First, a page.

Scottish Government may regret spending taxpayers' money on grand, unrealistic plans for independence – Scotsman comment

There is a debate to be had about whether SNP-Green ministers have a right to spend public funds on independence planning

After Labour peer George Foulkes attacked the SNP for spending government money on independence campaigning, Humza Yousaf accused him of “trying to shut down” the debate. However, at the very least, there is surely a debate to be had about whether this is allowed under the devolution settlement.

Few, if any, would argue that the Scottish Government is able to declare war on a foreign country. The lines are more blurred when it comes to independence, but schedule five to the Scotland Act states that the matters reserved to Westminster include the constitution, as well as foreign affairs and defence.

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The Supreme Court’s ruling that the Scottish Government does not have the power to hold an independence referendum also casts new light on the situation. Do ministers have the right to spend taxpayers’ money on a question they are not allowed to ask? If so, to what end? It may provide hope to nationalist supporters that their cause is being advanced, but what is actually being achieved for the good of the nation?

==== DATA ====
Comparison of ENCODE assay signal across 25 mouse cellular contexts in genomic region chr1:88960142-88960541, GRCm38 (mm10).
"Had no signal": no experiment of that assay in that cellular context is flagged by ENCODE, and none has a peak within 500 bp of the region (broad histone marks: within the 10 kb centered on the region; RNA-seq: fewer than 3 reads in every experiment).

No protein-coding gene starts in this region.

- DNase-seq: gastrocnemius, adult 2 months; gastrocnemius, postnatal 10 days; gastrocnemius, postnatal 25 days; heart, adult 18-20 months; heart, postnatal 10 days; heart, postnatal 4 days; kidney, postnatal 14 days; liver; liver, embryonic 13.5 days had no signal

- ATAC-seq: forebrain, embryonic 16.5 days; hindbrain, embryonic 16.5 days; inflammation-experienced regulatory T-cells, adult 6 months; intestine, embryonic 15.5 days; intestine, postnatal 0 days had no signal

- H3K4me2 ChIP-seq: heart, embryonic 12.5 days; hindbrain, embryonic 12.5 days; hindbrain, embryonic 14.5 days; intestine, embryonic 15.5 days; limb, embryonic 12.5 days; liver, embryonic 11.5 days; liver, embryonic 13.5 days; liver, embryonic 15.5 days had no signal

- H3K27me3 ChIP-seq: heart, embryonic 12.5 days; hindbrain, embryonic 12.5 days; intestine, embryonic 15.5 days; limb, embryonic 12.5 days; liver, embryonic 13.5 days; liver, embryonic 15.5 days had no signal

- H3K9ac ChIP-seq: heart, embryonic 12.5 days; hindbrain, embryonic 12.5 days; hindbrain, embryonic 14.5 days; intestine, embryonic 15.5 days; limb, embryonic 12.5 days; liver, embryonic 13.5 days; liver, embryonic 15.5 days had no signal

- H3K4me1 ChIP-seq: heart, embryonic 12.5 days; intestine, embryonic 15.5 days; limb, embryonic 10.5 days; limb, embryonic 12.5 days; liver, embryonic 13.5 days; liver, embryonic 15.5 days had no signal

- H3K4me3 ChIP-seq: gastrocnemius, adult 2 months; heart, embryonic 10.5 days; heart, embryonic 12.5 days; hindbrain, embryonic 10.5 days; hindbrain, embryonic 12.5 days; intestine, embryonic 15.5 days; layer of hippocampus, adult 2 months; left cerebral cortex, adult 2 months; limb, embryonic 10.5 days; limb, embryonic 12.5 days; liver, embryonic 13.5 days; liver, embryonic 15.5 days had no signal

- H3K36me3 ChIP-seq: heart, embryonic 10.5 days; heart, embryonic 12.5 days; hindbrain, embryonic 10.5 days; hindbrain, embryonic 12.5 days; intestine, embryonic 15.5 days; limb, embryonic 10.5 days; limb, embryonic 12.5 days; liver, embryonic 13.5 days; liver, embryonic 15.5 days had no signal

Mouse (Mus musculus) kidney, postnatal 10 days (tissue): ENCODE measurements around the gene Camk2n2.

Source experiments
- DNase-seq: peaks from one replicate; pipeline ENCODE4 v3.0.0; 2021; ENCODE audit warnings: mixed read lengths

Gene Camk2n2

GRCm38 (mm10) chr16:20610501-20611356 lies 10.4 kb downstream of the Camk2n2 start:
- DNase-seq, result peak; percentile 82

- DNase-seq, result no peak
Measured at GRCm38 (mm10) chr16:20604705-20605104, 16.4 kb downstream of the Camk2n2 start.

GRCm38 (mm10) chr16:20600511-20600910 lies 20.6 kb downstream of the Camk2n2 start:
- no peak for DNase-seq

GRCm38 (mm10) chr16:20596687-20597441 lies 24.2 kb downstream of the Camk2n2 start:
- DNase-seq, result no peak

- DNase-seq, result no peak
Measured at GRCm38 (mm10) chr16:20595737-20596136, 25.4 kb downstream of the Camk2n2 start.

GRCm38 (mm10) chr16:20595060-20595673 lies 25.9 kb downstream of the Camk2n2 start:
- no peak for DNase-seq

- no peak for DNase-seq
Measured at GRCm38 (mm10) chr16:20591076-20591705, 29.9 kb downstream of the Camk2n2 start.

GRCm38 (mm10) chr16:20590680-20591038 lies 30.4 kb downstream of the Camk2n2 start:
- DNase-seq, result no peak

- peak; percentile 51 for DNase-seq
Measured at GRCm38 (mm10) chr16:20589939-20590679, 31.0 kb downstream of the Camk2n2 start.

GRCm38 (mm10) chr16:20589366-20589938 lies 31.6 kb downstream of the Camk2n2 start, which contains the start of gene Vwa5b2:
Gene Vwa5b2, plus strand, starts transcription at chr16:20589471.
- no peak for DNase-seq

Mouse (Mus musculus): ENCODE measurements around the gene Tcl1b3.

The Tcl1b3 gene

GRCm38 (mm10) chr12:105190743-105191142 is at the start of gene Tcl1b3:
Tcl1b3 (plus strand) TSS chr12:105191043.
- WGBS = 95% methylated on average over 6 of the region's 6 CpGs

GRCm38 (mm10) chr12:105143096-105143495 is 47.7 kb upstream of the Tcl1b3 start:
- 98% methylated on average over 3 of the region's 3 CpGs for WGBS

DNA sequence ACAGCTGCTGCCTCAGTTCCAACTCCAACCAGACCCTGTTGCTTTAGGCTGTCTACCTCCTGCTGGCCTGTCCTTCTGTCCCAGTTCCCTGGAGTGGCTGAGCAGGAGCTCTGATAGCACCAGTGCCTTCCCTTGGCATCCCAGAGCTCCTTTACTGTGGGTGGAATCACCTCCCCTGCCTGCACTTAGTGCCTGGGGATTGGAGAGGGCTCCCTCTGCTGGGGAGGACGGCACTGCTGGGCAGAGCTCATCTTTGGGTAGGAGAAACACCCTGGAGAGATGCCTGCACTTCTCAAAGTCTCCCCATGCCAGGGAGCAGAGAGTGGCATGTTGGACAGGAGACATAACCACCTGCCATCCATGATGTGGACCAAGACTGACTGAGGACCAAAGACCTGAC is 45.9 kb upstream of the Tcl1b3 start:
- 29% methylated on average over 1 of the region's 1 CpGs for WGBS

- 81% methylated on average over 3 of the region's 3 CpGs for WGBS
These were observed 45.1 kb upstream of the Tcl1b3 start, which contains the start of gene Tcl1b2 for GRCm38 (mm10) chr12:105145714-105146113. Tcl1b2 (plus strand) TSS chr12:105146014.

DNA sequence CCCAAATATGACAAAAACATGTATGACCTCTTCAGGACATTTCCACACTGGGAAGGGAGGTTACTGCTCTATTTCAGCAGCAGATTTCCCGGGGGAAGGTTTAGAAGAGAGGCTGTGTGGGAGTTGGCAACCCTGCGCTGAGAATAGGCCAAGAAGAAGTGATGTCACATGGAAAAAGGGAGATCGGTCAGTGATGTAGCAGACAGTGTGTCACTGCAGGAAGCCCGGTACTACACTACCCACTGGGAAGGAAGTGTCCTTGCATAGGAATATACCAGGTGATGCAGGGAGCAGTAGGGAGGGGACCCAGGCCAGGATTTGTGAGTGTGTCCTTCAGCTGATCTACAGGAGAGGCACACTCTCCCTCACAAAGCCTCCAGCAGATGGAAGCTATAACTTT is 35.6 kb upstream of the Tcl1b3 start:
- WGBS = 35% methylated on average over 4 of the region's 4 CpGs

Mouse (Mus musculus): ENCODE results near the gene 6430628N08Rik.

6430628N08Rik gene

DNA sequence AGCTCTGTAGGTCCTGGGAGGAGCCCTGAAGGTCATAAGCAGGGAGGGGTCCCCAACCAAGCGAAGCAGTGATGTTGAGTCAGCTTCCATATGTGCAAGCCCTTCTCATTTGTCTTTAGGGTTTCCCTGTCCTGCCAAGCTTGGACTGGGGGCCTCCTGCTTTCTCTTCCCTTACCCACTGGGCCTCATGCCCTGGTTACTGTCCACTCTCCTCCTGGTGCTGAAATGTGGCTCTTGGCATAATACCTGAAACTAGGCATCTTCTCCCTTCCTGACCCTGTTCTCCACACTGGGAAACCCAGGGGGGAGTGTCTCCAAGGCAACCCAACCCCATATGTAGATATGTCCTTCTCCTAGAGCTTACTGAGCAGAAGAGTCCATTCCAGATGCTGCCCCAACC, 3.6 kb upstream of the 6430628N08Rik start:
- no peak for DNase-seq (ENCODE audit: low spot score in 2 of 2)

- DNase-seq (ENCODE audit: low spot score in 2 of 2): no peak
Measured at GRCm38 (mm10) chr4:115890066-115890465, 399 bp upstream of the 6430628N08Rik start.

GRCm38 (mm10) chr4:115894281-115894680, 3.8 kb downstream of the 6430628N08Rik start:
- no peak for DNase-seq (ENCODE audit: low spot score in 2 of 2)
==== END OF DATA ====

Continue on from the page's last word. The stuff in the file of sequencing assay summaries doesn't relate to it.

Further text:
Westminster is considering imposing sanctions on the Scottish Government for spending money on reserved matters. While this could highlight the amount of money being wasted, it also risks playing the SNP’s game of constitutional guerrilla warfare. Such a confrontational strategy might go down well with some Brexiteers south of the Border, but it is the sort of fight that nationalists relish and one that could overshadow the serious business of politics designed to improve people’s lives.

So it might be better, from a unionist point of view, to make it an election issue, rather than a constitutional or legal one, at least initially. The SNP are under pressure because of their poor track record in government, with former Finance Secretary Kate Forbes’s blistering attack on Humza Yousaf’s competence as a minister still a judgment he needs to demonstrate was unfair. Spending taxpayers’ money on grand, unrealistic independence plans during a cost-of-living crisis may contribute to the impression of a government putting its own interests above the public’s. Many voters, particularly in the centre ground, are unlikely to be impressed.



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